Asparagus needs a bit more attention when planting and a fair amount of patience before you start enjoying eight weeks of tasty spears every spring. Even home gardeners in the South and West, where winters are considered to be too warm for developing asparagus, can plant the new asparagus varieties.
Don’t plant until the ground is at least 50 degrees or more. When the time is good for planting, dig a pit roughly 6 inches deep and 10 to 20 inches wide. Space rows 4 to 5 feet apart. Spread around 1 lb. of phosphate per 50 feet of row in the base of each pit. Space the crowns bud side up in the trench about 1½ feet apart, dispersing the roots out throughout the pit.
The health benefits in growing asparagus are definitely important. It is high in saponins (glycosides) and so will have many of the same strengths as Ginseng. The key is not to over-cook it. Stop cooking as soon as the spears go a vivid emerald green – if they turn a flat olive color, that’s too much. Actually many asparagus breeders even save the water the spears were cooked in and drink it as an organic tea. Obviously, the best thing is to eat asparagus raw in salads, and so on.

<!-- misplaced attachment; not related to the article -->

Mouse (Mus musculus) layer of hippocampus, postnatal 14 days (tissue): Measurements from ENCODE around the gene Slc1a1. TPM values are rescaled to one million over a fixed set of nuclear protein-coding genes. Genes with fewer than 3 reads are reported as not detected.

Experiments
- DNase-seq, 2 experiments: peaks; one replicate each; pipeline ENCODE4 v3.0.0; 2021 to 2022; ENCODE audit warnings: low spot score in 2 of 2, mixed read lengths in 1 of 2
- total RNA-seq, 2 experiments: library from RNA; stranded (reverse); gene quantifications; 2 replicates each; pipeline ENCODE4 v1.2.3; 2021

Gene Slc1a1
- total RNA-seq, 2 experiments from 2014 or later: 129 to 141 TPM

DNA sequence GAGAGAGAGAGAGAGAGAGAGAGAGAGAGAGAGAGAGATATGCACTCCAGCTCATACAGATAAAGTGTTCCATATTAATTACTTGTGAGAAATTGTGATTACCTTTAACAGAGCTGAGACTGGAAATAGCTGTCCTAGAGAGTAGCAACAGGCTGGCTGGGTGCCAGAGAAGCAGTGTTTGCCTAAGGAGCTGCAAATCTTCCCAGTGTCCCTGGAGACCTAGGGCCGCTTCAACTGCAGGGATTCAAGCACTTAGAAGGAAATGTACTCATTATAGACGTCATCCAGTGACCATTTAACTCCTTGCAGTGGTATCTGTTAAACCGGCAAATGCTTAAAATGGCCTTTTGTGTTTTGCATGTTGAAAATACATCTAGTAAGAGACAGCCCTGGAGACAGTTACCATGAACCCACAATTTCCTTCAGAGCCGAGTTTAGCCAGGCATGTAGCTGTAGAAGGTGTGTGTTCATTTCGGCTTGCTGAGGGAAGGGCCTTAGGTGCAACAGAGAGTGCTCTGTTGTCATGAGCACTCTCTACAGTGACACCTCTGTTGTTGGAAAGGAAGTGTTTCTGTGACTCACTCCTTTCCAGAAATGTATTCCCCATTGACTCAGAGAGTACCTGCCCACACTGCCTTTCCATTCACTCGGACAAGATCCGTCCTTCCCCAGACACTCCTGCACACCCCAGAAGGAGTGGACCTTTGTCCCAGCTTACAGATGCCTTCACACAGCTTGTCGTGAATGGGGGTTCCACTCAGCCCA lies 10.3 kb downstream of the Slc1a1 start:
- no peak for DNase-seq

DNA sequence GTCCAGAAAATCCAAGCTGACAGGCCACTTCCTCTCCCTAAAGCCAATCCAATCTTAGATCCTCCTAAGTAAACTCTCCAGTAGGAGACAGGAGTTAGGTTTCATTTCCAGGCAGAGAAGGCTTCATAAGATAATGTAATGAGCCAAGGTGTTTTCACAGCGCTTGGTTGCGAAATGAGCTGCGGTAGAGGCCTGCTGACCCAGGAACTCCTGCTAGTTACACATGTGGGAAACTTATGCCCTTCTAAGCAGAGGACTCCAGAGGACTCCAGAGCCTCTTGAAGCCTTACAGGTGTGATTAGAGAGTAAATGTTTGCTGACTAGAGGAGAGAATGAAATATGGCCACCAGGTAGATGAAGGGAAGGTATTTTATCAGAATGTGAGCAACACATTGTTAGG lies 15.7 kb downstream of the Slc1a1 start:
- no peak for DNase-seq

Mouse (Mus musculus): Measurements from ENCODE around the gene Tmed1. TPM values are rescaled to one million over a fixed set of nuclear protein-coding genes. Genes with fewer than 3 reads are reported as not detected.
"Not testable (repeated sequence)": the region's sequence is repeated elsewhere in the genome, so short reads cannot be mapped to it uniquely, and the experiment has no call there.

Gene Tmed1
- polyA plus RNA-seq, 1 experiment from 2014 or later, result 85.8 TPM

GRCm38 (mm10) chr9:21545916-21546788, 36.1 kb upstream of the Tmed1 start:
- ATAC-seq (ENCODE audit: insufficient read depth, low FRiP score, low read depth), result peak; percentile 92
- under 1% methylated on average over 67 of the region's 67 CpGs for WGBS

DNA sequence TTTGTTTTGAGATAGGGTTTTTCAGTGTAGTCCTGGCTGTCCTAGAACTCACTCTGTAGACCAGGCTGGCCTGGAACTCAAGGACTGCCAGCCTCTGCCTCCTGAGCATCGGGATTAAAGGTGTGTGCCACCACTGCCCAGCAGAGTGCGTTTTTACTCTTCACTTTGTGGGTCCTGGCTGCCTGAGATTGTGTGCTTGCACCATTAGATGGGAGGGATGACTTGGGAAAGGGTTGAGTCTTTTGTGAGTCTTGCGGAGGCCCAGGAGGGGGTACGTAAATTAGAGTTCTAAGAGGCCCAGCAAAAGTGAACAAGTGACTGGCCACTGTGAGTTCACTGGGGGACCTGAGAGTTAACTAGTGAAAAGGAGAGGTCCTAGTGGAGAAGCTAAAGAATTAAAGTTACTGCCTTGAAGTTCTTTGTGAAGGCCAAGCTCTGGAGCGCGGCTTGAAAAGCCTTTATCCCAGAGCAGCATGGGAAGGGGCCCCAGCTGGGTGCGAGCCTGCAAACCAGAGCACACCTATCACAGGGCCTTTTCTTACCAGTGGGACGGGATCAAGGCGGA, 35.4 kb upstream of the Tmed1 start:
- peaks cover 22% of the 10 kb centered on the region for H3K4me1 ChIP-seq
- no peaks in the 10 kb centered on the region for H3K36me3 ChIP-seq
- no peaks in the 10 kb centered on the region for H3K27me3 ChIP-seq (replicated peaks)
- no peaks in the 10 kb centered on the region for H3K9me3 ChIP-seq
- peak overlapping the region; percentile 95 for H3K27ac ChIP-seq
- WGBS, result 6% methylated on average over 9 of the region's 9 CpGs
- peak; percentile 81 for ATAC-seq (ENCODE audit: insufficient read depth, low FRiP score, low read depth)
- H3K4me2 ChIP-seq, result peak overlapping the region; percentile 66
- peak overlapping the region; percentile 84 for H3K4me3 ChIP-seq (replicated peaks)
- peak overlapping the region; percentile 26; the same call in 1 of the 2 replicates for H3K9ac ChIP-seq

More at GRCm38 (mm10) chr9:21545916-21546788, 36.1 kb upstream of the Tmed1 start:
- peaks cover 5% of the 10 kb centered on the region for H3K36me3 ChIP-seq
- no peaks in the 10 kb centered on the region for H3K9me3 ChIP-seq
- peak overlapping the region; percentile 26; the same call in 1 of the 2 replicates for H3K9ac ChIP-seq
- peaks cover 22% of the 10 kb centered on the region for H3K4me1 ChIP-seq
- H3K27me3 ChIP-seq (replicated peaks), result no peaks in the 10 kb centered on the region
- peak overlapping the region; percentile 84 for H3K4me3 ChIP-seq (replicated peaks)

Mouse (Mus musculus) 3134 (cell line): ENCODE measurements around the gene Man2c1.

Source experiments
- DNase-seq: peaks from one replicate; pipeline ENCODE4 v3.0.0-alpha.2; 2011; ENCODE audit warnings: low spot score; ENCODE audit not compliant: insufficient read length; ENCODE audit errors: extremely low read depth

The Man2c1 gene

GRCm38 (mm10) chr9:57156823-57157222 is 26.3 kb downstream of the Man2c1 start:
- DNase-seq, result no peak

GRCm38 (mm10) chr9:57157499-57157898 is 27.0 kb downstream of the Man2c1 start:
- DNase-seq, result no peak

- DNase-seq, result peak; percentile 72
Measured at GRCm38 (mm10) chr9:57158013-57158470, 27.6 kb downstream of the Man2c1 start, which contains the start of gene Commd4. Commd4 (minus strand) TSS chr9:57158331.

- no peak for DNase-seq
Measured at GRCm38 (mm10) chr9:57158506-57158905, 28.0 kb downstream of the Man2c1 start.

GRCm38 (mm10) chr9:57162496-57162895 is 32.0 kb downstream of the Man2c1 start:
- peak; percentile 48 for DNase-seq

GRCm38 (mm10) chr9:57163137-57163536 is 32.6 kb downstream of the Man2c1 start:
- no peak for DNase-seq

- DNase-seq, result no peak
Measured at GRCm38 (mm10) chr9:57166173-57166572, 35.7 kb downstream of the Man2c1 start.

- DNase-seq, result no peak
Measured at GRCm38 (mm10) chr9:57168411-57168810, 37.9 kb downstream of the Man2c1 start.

When to harvest? Do not harvest any spears from the plants in the first year. They may be harvested lightly, for about 2-4 weeks, in the second year.